Before the period for public comment, Young said, “I know you guys are aware of the extreme resistance to having anything but residential there … I’m on public record as (saying) I think your proposal is very good. You’ve tried to satisfy and get as close to the ideal development on that piece of property as you can. It’s low density. It’s one story — tremendous buffer. I mean, you did a really nice job, but I’m curious of the endgame …”
Randall said, “Well, we’d love for you to approve the plan. I’m not sure that will happen. But we will take it to the (Board of Aldermen) because, again, I’ve made a commitment to these homeowners, property owners, that I would take it through to the end and either get a final rejection by the Board of Aldermen or a ‘yes,’ and the end of the game after that, really my job is done. Maybe Mr. King will have to pick up at that point, depending on the outcome …”
For the process to proceed, King said the Planning and Zoning Commission and the Board of Aldermen must consider the plan.
“I daresay I don’t have any doubt what’s going to happen here in this matter. It appears to me that it’s going to be, without any question, a denial by the planning commission, and I’m not going to say that about the (board) …,” he said, adding that he has not talked to any aldermen about the matter. “I would assume that if this commission denies it that the (board) also will deny it. But we have to fulfill those two obligations before we can file suit and go forward in the way of a lawsuit …”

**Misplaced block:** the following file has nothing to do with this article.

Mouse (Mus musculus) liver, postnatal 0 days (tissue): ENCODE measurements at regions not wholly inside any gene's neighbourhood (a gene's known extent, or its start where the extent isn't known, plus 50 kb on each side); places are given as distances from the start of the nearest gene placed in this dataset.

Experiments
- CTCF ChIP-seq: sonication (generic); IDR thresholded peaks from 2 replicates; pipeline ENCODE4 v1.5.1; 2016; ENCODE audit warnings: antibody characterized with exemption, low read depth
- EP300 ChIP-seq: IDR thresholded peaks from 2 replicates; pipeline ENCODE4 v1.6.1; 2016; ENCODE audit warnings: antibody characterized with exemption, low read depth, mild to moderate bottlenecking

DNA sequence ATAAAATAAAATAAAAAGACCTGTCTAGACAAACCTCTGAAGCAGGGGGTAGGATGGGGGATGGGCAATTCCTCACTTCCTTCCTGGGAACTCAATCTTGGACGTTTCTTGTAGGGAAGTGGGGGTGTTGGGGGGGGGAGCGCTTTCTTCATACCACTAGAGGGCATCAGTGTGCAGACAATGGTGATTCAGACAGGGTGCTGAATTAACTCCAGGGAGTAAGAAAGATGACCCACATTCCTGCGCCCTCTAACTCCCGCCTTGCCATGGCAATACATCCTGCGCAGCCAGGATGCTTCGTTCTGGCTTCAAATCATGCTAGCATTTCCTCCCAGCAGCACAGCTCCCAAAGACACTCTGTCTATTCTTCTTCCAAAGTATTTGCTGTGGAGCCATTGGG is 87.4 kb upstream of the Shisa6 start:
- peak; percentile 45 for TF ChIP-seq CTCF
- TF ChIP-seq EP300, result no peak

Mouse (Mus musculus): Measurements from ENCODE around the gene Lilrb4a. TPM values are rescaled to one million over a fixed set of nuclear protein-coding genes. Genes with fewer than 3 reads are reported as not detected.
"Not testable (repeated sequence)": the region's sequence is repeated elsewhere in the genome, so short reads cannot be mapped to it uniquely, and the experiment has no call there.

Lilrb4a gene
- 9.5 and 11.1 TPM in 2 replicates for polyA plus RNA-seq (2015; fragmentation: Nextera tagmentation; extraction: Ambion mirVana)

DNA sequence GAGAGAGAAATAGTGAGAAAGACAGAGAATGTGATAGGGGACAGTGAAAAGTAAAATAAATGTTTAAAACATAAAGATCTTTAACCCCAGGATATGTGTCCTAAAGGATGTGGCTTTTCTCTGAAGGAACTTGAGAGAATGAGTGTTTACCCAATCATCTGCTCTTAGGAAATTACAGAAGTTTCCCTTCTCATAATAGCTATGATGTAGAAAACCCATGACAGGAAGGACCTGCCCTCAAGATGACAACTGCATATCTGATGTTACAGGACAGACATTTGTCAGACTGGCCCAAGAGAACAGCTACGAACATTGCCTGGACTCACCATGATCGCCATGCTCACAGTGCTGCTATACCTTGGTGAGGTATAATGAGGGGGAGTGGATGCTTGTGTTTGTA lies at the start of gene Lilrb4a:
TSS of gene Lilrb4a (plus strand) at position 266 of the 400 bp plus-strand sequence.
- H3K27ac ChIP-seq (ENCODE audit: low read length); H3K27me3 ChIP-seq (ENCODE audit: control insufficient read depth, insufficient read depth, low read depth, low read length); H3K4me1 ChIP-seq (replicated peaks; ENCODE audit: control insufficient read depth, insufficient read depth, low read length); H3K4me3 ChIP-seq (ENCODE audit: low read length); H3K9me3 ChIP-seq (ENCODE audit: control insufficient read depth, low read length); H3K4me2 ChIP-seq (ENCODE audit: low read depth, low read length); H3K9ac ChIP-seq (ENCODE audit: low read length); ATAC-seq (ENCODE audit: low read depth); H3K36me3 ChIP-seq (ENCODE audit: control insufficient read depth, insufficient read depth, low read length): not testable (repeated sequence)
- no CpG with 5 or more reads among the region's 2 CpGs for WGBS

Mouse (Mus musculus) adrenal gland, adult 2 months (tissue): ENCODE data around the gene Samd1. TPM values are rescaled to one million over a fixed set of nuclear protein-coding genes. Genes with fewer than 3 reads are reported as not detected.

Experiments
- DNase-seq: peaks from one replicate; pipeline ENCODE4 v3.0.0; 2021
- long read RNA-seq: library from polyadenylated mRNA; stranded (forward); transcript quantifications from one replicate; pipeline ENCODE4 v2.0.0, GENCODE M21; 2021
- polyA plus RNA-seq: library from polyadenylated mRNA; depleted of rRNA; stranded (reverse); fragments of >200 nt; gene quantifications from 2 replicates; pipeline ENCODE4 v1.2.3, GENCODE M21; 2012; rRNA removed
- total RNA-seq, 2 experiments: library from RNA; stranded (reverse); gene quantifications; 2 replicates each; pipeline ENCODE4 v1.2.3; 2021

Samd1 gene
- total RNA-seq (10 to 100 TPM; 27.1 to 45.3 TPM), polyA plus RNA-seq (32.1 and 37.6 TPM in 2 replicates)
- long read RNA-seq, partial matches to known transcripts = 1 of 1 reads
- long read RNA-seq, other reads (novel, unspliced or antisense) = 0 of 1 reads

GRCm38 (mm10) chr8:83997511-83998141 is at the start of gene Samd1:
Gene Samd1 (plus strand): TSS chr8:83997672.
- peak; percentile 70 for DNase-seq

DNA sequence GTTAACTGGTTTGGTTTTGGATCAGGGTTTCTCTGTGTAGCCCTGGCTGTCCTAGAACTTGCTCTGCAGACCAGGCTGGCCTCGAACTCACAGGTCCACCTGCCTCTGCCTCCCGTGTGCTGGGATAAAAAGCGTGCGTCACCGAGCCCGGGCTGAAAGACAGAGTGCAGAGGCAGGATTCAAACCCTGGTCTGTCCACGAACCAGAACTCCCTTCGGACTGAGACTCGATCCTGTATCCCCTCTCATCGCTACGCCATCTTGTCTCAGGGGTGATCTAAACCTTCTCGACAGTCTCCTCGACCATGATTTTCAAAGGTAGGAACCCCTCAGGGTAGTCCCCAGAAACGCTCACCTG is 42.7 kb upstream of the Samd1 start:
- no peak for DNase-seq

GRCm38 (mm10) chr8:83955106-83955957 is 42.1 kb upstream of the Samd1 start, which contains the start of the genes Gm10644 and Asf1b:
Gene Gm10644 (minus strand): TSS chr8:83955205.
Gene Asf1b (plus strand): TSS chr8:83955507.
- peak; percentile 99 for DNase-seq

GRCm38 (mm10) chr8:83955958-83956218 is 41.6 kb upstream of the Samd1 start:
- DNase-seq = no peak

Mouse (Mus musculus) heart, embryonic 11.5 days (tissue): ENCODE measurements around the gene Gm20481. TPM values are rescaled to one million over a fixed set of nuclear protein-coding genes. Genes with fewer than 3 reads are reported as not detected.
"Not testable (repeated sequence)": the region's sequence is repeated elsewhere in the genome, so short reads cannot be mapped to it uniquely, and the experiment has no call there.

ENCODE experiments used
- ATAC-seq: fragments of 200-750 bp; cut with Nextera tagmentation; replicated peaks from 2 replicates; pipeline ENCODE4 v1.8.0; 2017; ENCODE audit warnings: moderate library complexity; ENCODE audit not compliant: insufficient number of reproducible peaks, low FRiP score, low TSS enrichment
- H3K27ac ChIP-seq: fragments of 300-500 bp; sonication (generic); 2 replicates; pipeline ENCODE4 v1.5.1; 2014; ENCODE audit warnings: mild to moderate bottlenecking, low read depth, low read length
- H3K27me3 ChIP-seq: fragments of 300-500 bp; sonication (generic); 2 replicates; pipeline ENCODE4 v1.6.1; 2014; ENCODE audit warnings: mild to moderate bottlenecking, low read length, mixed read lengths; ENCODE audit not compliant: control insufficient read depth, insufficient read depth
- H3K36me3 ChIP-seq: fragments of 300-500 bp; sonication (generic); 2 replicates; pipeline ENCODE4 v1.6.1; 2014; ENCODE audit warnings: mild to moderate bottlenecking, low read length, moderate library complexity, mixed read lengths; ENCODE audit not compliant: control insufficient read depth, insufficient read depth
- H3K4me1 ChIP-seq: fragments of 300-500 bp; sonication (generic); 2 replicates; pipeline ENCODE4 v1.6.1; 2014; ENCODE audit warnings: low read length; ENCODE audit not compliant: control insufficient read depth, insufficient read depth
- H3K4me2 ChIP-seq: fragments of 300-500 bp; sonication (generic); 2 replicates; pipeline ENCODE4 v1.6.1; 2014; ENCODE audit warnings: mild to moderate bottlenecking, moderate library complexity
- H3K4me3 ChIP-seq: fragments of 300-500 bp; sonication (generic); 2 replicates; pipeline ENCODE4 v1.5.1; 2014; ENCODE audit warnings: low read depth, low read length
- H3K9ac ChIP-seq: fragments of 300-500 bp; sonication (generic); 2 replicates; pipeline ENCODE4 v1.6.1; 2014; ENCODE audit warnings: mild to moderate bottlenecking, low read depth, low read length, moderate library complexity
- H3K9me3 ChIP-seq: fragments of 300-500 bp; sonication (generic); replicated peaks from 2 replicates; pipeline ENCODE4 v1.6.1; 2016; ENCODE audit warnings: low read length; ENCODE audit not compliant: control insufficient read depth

King said he believes Despotis would have a strong case in court, noting Chicago-based Houseal Lavigne Associates, the firm hired by the city to formulate the city’s new comprehensive plan, recommended the Court Drive area be considered for commercial development.
“Yes, we disagreed and had them take it out,” Otto told King.
King replied, “… We think that that gives us a pretty fair shot at getting it zoned (commercial) … because you’ve had an expert you paid for who said that this should be commercial.”
He later said that neighborhood opposition to a proposal is not the basis on which zoning decisions are made.
“… That’s not the criteria by which you zone property It’s what’s the highest and best possible use …,” King said.
But Beiter, who has an extensive planning background, said he believes it’s appropriate for the commission to also consider market conditions. He cited Houseal Lavigne’s comprehensive plan draft, which found the metropolitan region, particularly St. Louis County, is fully saturated by retail operations.
“The Sunset Hills market, both its local market defined in 5- and 10-minute drive times and its larger regional market defined in 15-minute drive times, is oversupplied in virtually every retail category,” the draft plan states.
“So I don’t understand why commercial would be appropriate on this site. I know it’s a bank … but I don’t know how the rest of it will be developed and neither do you,” Beiter said.
“I don’t either … but that’s not before you …,” King replied.